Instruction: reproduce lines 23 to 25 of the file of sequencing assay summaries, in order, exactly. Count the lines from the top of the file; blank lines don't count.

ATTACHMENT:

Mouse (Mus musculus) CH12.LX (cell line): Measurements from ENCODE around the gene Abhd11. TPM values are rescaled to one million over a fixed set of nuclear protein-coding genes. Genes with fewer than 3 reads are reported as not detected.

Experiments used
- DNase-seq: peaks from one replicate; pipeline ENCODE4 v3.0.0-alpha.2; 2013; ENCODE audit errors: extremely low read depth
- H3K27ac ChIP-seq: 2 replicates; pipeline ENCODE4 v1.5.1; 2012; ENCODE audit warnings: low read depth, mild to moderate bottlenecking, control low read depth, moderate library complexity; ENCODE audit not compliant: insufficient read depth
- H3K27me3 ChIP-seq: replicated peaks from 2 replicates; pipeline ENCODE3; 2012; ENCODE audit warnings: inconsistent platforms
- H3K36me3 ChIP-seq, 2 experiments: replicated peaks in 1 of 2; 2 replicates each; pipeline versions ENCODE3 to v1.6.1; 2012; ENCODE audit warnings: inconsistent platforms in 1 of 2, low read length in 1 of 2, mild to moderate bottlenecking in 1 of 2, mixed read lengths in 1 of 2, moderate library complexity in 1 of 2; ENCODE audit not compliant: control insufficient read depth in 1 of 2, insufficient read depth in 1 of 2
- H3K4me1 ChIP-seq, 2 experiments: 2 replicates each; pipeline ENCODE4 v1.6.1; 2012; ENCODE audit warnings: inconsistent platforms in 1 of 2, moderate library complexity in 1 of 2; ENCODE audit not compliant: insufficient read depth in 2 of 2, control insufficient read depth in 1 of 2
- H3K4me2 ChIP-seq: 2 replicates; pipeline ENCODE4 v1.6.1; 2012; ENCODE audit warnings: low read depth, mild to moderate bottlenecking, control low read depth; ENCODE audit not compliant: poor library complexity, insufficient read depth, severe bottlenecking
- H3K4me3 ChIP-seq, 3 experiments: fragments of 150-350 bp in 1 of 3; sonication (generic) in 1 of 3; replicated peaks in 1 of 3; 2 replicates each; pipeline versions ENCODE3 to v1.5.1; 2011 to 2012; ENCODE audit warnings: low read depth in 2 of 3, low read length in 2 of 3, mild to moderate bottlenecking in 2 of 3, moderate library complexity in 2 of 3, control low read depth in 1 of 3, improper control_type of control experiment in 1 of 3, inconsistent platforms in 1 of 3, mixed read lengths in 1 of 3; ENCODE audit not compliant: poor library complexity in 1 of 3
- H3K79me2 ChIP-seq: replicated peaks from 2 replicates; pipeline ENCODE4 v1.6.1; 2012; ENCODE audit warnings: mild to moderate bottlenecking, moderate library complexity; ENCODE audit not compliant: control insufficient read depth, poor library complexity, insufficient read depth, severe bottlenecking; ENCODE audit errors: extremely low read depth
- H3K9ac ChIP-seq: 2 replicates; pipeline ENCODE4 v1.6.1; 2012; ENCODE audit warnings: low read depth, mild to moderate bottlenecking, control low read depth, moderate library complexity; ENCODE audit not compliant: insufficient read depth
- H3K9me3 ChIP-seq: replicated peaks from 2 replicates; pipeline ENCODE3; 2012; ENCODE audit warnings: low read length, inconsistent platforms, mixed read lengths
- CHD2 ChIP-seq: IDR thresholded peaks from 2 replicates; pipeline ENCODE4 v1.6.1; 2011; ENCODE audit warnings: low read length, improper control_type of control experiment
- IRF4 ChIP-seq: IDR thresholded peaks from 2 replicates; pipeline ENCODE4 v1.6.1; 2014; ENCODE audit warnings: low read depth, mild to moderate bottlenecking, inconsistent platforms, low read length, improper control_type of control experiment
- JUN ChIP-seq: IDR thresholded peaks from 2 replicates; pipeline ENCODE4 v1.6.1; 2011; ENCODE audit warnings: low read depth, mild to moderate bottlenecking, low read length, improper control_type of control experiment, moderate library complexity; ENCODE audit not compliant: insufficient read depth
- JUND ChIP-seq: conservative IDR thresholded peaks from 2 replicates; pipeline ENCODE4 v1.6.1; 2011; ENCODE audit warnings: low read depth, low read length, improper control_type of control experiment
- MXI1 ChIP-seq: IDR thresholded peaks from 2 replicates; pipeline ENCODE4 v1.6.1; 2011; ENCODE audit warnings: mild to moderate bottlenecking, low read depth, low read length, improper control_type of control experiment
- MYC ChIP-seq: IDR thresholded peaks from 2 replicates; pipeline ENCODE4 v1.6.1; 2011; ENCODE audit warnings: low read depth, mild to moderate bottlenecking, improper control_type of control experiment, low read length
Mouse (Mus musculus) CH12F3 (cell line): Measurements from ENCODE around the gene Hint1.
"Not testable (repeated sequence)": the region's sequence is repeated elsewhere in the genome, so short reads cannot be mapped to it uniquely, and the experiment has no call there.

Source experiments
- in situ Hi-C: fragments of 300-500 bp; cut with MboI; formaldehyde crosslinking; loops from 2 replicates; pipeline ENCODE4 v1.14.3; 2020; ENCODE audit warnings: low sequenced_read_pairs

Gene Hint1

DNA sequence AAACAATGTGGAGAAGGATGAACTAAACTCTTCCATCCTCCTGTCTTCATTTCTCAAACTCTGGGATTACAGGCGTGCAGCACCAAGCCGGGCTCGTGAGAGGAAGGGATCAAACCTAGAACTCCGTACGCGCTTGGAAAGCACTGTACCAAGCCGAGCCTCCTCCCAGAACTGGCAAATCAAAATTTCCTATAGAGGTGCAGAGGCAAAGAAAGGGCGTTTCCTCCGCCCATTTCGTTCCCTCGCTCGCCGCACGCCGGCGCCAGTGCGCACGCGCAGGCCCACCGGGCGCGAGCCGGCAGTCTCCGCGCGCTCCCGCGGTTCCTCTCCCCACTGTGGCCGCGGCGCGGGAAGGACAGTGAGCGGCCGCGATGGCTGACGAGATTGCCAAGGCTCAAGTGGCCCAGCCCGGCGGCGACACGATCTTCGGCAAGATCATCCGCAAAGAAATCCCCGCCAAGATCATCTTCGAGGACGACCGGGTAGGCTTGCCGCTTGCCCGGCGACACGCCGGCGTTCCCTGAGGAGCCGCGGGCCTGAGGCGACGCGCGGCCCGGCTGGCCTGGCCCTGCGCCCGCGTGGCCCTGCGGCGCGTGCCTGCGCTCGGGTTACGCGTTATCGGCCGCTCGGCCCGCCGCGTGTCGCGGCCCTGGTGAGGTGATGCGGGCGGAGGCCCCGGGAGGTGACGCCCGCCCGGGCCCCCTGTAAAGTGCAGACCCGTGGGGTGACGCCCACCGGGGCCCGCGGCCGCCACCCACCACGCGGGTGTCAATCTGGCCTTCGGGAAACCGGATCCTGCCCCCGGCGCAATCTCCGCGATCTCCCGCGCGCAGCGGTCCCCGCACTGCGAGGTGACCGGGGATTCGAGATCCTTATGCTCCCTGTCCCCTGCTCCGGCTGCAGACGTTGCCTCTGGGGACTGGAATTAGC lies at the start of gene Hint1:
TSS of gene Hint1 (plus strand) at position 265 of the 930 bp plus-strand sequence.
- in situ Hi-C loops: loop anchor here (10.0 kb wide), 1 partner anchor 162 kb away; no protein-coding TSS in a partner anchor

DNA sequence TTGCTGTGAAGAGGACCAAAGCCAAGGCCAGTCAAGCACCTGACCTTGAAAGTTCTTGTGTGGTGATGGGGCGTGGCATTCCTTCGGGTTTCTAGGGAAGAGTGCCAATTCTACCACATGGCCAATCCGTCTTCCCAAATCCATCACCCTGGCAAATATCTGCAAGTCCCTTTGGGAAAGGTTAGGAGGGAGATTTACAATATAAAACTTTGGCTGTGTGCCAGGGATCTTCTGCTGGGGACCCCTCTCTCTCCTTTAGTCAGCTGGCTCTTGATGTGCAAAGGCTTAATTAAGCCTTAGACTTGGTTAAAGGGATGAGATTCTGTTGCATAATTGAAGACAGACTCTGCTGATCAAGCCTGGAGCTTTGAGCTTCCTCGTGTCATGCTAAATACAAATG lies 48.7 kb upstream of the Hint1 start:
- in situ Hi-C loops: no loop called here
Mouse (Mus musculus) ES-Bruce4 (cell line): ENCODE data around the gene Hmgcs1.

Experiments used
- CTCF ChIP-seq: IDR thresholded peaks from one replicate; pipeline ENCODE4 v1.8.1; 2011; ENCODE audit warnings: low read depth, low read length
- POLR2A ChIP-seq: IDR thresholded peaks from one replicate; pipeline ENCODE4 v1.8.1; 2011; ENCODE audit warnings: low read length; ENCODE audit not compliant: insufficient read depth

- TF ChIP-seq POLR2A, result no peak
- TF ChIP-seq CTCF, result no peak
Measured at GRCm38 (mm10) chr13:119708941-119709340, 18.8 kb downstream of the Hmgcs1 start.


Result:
Gene Hint1

DNA sequence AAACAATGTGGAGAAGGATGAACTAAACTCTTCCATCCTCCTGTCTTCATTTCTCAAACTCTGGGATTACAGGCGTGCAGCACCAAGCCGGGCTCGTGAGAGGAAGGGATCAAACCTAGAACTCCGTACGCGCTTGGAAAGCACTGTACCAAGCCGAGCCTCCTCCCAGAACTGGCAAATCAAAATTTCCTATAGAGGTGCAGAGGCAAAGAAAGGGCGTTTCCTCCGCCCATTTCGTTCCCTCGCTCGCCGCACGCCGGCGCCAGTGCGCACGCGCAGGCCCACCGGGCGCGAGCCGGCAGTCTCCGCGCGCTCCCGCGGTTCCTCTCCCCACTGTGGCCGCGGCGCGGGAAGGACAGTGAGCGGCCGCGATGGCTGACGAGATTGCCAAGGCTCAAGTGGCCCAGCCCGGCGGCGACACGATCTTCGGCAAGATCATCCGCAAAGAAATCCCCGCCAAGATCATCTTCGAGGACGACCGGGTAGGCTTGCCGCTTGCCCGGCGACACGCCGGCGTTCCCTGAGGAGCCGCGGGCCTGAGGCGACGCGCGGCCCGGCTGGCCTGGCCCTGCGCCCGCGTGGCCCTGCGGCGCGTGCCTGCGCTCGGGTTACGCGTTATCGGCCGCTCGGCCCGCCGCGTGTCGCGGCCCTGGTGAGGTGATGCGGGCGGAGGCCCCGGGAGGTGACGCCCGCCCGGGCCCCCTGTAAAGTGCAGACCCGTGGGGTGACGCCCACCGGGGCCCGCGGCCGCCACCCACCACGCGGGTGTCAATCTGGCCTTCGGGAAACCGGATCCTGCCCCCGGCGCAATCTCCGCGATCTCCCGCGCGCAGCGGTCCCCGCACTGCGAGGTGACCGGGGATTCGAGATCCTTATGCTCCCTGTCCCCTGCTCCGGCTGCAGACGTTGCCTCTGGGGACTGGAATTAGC lies at the start of gene Hint1:
TSS of gene Hint1 (plus strand) at position 265 of the 930 bp plus-strand sequence.